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'It's been a huge success.' Merced County law enforcement carries Special Olympics torch

Merced Sun-Star - 6/22/2022

Jun. 22—Law enforcement officers from throughout Merced County laced up their running shoes and hit the streets of Merced on Wednesday for the annual Law Enforcement Torch Run for Special Olympics Northern California.

Special Olympics Northern California affords both children and young adults with physical or intellectual disabilities the opportunity to participate in sports.

This year's route covered just over 3 miles as multiple law enforcement officers ran carrying the Special Olympic Torch — known as "The Flame of Hope" — through the city.

Participants started at Bob Hart Square and ran west along West Main Street to R Street, where they made a turn and ran north to West Olive Avenue.

Participants ran east along West Olive Avenue before turning onto M Street and running south to West Main Street. The participants then ran east along West Main Street before ending the run back at Bob Hart Square.

This year was the second year the shortened route began and ended in downtown Merced.. The run in prior years began at the UC Merced campus and made its way through multiple cities including Atwater before ending at the Livingston police station.

"In the beginning there were a lot of law enforcement agencies that wanted to take part in the torch run so we tried to accommodate all the cities within the county," said Jeff Godfrey, Ceres police officer and Special Olympics Northern California board member.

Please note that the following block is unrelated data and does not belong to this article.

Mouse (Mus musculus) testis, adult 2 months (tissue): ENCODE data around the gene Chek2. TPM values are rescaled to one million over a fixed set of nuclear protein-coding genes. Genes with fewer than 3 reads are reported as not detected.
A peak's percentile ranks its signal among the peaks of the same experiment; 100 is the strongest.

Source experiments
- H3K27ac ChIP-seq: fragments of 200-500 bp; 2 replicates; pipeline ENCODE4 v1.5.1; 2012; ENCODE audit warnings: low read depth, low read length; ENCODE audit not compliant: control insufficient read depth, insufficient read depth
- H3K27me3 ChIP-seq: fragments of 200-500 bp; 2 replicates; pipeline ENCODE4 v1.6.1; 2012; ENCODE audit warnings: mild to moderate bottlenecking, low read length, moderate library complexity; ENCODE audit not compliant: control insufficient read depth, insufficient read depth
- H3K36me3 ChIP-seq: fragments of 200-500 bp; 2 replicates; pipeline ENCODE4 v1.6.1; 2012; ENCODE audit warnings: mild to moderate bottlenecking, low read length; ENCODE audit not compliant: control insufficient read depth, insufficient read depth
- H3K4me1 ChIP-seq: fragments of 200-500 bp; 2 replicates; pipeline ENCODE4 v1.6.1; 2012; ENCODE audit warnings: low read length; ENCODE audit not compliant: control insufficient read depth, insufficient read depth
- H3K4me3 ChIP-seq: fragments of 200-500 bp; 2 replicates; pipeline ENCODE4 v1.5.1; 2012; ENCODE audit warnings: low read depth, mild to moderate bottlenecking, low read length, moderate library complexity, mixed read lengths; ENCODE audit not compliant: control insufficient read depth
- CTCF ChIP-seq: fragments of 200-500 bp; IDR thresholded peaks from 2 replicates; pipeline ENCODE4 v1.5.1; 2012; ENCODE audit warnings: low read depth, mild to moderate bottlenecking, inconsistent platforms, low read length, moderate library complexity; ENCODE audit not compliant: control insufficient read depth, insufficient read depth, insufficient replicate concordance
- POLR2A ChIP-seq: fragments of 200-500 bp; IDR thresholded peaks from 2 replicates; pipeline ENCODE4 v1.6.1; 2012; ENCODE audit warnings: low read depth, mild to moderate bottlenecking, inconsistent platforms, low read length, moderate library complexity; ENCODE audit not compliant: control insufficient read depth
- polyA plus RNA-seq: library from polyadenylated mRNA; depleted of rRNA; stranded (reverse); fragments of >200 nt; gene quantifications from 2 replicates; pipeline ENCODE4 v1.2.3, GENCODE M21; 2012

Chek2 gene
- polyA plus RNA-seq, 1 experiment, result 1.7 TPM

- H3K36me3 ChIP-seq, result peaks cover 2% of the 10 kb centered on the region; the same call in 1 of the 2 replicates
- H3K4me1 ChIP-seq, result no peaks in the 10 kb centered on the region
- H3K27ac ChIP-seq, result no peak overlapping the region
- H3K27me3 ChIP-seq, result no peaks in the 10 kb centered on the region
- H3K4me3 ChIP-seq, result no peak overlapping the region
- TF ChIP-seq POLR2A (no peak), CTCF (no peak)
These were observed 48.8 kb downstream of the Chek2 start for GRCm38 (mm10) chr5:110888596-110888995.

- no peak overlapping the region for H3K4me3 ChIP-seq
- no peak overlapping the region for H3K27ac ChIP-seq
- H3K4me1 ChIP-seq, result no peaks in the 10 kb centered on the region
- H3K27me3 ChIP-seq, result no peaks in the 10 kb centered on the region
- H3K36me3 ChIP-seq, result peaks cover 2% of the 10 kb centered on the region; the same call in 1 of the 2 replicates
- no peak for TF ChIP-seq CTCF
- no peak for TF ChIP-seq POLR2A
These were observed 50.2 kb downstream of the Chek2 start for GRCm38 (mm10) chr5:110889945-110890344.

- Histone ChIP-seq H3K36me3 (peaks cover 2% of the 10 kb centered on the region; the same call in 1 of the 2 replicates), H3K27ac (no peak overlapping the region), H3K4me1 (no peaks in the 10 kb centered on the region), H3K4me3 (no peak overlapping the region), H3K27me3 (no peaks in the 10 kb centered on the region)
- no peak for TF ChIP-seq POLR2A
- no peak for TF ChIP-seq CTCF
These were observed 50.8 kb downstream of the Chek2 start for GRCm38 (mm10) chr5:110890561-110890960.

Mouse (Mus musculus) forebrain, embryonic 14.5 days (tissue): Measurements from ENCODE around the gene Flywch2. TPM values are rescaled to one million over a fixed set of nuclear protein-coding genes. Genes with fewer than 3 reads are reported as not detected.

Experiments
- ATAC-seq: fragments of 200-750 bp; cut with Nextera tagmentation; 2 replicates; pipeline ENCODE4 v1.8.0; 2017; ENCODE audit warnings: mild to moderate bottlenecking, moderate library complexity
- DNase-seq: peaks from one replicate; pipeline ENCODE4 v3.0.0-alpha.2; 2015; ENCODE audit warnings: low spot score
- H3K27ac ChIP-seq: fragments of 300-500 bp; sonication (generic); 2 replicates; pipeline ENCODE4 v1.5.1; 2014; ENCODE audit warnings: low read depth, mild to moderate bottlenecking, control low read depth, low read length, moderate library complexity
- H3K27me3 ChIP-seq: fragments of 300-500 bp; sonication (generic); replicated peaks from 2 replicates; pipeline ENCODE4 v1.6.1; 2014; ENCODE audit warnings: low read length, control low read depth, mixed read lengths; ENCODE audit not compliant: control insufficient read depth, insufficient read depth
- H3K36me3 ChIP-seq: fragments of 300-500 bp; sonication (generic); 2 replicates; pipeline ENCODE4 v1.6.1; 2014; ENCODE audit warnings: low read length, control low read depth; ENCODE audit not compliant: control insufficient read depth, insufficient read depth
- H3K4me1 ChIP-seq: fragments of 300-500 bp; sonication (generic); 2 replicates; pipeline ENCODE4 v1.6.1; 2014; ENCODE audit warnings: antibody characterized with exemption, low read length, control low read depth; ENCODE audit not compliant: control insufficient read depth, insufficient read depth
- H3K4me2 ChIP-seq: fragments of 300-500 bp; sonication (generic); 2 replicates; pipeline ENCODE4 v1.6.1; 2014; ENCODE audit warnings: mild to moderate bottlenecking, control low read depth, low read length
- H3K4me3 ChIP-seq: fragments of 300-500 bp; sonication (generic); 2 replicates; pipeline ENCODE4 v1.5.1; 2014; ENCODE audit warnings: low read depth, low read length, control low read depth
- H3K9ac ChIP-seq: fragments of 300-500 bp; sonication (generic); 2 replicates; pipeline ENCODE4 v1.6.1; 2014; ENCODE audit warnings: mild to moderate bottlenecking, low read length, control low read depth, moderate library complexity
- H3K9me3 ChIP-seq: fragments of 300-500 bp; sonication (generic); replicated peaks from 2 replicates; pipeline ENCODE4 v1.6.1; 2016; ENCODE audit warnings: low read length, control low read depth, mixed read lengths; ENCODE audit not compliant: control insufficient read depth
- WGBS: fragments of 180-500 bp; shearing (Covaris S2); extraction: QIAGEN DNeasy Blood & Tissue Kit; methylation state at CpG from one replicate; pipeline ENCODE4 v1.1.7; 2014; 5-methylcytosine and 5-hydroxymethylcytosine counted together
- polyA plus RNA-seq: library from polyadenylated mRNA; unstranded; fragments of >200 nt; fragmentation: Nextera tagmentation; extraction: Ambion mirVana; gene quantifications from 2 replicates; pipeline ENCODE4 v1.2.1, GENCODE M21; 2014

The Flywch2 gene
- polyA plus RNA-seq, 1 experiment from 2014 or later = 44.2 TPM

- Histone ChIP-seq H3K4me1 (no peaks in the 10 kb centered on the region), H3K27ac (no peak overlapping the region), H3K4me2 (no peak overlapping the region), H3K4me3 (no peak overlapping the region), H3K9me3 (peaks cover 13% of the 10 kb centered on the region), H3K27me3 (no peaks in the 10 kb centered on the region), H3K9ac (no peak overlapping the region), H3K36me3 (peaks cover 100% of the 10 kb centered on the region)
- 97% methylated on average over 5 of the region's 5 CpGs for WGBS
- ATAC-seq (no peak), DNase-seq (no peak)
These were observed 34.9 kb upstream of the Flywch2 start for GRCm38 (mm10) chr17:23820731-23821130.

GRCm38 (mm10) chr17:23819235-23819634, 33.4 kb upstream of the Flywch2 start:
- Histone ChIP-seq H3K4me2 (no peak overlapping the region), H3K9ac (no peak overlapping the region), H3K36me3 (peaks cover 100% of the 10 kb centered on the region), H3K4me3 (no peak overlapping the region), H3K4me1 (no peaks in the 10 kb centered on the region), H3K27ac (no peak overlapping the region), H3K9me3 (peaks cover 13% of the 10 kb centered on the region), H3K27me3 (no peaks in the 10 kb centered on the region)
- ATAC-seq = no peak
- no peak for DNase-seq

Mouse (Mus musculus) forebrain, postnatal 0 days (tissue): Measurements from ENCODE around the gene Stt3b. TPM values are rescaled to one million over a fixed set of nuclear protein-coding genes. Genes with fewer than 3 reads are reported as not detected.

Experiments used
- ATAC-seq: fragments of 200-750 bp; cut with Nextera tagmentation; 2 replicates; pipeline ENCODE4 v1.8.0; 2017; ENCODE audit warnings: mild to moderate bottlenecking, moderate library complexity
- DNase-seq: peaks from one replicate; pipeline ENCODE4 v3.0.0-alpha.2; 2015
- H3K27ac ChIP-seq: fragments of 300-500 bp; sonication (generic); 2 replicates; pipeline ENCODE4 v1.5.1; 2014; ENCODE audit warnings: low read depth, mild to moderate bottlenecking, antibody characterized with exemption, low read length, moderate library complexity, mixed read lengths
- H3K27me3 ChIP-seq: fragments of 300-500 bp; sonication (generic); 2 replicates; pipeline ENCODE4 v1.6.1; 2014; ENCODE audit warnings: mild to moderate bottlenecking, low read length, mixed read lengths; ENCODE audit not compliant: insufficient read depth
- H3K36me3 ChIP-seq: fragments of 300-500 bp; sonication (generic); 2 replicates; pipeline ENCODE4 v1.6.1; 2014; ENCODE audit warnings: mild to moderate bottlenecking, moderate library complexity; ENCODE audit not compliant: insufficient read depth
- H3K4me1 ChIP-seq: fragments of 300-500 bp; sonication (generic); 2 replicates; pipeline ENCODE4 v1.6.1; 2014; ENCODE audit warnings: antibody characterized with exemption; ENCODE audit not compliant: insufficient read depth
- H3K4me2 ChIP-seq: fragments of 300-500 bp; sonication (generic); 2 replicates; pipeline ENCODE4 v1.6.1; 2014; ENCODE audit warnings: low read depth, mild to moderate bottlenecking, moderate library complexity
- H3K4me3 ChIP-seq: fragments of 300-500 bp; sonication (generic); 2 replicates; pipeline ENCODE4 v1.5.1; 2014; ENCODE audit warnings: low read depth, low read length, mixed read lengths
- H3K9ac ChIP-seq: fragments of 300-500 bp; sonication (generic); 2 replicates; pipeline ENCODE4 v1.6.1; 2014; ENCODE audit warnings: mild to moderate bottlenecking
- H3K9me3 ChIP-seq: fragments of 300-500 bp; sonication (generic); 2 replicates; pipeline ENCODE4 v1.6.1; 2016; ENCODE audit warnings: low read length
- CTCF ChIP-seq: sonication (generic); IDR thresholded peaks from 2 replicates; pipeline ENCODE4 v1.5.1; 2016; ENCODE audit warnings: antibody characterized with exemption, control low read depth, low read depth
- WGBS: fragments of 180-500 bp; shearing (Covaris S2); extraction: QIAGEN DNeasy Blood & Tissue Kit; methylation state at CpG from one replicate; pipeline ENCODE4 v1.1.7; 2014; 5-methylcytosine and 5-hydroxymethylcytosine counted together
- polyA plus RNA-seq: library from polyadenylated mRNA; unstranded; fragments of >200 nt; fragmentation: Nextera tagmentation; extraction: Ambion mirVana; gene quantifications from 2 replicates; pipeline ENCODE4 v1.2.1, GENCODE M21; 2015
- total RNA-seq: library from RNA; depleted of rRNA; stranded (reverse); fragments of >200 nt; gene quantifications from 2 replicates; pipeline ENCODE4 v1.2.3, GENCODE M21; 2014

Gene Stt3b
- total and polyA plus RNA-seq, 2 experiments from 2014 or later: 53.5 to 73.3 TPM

This led to logistical difficulties coordinating the roughly 20 mile route. After the COVID-19 pandemic put a temporary stop the run, Special Olympics Northern California and Merced County law enforcement agencies looked for a way to better utilize staffing.

"So what we did is we shortened the route and we decided that we were just going to bring all of the law enforcement agencies together to run as one team, so we could utilize our staffing and our resources to the fullest of their abilities," said Godfrey.

The main purpose of the run is to raise awareness, according to Godfrey. The longer route often took runners through rural areas where fewer people observed the participants.

"So we thought it would be best to bring ourselves into the city where it's densely populated so people could actually see us running, understand why we're running and that way we could raise as much awareness for the cause as possible," he said.

Godfrey said there are over 26,000 Special Olympic athletes that live and compete in Northern California. This year Special Olympics Northern California set a fundraising goal of $285,000.

"This year we've hit it out of the park," said Godfrey. "We've exceeded $350,000 to date, so it's been a huge success."

Those funds ensure Special Olympic athletes and their families have the opportunity to participate at zero cost to themselves.

The Opening Ceremony for the Summer Games is scheduled to take place on Friday, June 24, at Santa Clara University.


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